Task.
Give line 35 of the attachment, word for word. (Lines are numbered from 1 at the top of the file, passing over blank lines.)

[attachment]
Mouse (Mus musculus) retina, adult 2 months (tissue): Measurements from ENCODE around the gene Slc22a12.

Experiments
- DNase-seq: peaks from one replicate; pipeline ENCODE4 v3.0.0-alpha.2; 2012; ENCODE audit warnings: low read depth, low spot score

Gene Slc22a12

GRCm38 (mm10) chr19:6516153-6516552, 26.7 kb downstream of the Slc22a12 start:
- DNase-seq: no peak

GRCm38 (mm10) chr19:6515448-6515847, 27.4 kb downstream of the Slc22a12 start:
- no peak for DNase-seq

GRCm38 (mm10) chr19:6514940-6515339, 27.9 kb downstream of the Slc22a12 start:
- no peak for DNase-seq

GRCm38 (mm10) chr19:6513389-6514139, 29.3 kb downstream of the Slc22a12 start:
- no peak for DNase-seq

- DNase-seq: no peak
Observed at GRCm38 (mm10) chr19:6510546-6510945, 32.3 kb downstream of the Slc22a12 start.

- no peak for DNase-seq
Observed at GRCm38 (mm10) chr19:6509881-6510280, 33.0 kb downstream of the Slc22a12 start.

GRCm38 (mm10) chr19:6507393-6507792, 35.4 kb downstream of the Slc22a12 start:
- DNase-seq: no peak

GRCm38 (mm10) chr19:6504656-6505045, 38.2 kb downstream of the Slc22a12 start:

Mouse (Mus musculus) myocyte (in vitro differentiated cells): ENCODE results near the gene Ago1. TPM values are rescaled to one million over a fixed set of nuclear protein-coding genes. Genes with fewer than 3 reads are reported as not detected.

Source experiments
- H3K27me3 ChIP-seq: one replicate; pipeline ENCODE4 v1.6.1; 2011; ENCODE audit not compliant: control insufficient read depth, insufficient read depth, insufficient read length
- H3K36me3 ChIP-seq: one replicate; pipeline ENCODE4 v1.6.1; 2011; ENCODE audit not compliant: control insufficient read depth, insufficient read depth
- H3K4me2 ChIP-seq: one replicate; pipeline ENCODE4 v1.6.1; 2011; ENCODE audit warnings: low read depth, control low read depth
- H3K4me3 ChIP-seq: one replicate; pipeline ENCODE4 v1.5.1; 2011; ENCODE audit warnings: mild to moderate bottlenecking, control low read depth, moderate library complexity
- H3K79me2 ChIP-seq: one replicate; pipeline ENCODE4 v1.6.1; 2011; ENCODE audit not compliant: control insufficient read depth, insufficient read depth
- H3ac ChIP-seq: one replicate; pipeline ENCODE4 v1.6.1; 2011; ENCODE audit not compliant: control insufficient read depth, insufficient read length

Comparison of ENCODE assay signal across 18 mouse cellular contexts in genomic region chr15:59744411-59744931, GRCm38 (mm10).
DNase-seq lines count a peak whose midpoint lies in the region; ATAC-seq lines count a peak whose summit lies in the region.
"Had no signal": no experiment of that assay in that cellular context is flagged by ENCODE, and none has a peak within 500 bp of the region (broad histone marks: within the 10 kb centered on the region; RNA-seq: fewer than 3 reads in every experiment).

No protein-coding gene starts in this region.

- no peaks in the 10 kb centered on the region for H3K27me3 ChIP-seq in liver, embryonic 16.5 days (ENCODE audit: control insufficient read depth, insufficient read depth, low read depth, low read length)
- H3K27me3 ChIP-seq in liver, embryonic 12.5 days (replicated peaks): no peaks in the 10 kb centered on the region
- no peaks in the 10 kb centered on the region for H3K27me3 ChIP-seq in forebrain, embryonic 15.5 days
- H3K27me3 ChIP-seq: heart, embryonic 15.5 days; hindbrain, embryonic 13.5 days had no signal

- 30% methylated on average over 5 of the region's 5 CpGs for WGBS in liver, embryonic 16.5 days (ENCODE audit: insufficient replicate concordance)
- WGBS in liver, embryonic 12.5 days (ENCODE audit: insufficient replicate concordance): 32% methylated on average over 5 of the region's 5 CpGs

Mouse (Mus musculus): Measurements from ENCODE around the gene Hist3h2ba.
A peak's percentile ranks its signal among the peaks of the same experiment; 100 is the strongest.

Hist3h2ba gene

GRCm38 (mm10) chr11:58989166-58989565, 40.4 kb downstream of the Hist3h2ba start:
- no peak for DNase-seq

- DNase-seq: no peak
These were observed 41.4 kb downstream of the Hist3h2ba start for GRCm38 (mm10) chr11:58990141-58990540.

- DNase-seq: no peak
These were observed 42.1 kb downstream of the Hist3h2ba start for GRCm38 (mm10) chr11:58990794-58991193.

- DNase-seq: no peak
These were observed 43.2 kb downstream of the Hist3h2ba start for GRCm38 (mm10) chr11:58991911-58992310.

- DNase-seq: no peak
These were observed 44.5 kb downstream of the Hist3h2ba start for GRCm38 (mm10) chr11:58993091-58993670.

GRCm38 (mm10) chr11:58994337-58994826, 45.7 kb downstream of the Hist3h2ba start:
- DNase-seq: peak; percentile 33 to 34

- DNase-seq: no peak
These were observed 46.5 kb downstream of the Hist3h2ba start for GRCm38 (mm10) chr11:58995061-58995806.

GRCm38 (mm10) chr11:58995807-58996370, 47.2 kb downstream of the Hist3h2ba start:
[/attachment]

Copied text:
- H3K27me3 ChIP-seq: heart, embryonic 15.5 days; hindbrain, embryonic 13.5 days had no signal